Call the Bishop of an Eparchy. This is kind of why Augusta Georgia has an Eastern Catholic church. They are Melkite but the original founders of the parish were not Arab. I want to say the founding families of the parish were Hungarian but I’m not sure. I think it may be wise to make sure there’s a demand for it first.


#10

yes, I agree…the only way I found out about our mission was by looking at the start a parish page on byzcath.org. And even with that it took a while to find a priest and other people who were interested in coming regularly. In my experience, most roman Catholics who attend our Divine Liturgies or other services are curious but really have no interest in eastern Catholicism. Often we get students from both catholic high schools as well as the local catholic university and they typically only come because it’s mandatory for an assignment.


#11

No, I don’t think most do. I did not think of reaching out to all the priests in the country as an intentional push-effort. That said, many of the Byzantine clergy in the Midwest/plains do know of us. Our folks travel quite a bit.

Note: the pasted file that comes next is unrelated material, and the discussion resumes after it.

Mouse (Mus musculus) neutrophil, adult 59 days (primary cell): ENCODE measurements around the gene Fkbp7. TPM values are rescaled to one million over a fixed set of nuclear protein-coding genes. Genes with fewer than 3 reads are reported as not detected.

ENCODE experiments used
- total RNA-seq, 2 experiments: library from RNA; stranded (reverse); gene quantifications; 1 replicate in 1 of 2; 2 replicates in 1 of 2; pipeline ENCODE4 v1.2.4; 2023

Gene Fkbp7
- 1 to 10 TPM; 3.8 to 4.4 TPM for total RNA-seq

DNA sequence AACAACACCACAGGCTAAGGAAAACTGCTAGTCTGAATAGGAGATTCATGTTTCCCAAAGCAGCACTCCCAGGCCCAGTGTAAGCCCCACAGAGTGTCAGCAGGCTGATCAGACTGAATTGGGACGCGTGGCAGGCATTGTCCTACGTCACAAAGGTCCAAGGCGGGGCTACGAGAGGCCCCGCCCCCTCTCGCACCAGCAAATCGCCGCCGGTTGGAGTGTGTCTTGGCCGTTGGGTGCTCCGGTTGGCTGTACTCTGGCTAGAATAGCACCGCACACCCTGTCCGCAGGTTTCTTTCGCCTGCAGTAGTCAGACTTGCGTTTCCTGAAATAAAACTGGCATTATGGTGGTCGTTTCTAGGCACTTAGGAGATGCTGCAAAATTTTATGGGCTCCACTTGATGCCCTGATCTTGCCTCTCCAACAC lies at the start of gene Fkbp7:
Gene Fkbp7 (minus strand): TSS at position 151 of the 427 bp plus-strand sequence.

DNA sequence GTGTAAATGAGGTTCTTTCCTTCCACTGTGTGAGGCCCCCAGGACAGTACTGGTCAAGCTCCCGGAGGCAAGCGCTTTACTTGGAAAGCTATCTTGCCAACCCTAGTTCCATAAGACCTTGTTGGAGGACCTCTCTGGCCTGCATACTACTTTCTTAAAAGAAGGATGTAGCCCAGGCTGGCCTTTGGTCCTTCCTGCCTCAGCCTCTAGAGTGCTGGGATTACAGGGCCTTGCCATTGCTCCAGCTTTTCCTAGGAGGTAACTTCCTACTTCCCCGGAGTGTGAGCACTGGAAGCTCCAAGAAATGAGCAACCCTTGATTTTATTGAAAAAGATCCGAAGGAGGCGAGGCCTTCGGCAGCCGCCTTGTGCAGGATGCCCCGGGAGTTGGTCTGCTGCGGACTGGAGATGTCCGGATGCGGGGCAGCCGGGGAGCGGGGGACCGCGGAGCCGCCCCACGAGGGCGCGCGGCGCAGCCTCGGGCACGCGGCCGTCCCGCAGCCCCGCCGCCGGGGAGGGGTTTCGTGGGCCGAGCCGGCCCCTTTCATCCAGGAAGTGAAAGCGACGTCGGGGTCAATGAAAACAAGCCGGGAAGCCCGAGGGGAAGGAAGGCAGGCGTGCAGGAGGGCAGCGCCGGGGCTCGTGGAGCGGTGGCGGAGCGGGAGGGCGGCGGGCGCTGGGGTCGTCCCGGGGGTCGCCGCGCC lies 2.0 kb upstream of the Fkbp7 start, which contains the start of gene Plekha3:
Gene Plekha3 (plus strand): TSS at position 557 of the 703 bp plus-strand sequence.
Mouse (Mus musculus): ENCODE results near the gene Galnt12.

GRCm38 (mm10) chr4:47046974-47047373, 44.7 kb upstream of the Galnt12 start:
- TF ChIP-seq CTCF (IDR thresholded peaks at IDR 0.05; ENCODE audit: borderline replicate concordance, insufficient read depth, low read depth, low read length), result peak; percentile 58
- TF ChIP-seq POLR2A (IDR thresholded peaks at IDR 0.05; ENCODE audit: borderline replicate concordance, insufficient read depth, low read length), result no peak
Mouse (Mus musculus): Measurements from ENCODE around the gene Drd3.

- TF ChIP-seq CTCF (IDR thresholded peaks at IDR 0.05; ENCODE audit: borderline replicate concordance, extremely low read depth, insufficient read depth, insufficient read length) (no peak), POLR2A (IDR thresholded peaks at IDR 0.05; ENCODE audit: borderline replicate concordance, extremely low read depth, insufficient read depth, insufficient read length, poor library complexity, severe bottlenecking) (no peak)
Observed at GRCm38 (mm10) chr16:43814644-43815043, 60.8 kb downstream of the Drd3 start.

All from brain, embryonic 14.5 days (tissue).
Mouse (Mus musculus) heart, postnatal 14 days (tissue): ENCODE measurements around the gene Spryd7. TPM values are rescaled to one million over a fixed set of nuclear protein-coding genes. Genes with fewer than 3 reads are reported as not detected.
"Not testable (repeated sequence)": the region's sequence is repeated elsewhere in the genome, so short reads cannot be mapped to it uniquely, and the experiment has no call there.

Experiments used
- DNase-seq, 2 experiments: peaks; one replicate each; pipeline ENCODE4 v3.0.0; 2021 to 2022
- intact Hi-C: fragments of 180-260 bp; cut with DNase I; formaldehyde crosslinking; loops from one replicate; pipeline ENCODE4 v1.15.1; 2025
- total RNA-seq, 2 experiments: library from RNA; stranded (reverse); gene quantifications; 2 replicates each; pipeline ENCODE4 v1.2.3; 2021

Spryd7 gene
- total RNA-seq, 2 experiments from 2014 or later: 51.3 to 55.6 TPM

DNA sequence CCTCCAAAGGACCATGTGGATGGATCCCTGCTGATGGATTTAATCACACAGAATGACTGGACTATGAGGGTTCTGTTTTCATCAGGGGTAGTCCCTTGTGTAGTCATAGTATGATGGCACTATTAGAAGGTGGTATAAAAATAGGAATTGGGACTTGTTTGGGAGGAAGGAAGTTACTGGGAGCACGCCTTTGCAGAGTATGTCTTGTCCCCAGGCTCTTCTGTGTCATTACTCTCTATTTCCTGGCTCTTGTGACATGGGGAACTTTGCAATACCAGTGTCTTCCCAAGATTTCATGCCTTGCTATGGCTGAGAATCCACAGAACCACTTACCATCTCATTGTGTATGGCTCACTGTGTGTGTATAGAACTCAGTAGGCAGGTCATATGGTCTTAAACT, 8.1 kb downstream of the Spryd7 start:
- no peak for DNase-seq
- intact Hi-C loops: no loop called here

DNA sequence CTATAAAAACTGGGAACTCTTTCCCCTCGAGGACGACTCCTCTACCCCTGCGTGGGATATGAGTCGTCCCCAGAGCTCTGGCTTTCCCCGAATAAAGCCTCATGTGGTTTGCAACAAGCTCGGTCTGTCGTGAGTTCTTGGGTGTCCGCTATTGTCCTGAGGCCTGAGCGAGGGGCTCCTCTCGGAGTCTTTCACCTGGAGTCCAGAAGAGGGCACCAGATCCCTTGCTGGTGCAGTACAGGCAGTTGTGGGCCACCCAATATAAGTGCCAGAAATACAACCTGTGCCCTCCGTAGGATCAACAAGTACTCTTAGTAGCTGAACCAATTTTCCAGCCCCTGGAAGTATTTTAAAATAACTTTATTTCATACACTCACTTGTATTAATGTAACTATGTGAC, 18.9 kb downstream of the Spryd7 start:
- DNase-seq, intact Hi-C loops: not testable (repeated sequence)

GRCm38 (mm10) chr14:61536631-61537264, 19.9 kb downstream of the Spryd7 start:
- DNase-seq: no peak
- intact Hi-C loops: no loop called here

#12

I would consider this post with caution. The SSPX recruits priests who act illicitly, who have no bishop ordinary. Catholics, both Latin Rite and Eastern, should worship only with clergy who are in union with a bishop ordinary. There are a few organizations out there, including one called “rent a priest”!, that would only too gladly supply your need, but should be avoided. So “recruit priest” should be done only through a diocese, or religious order in union with the Church.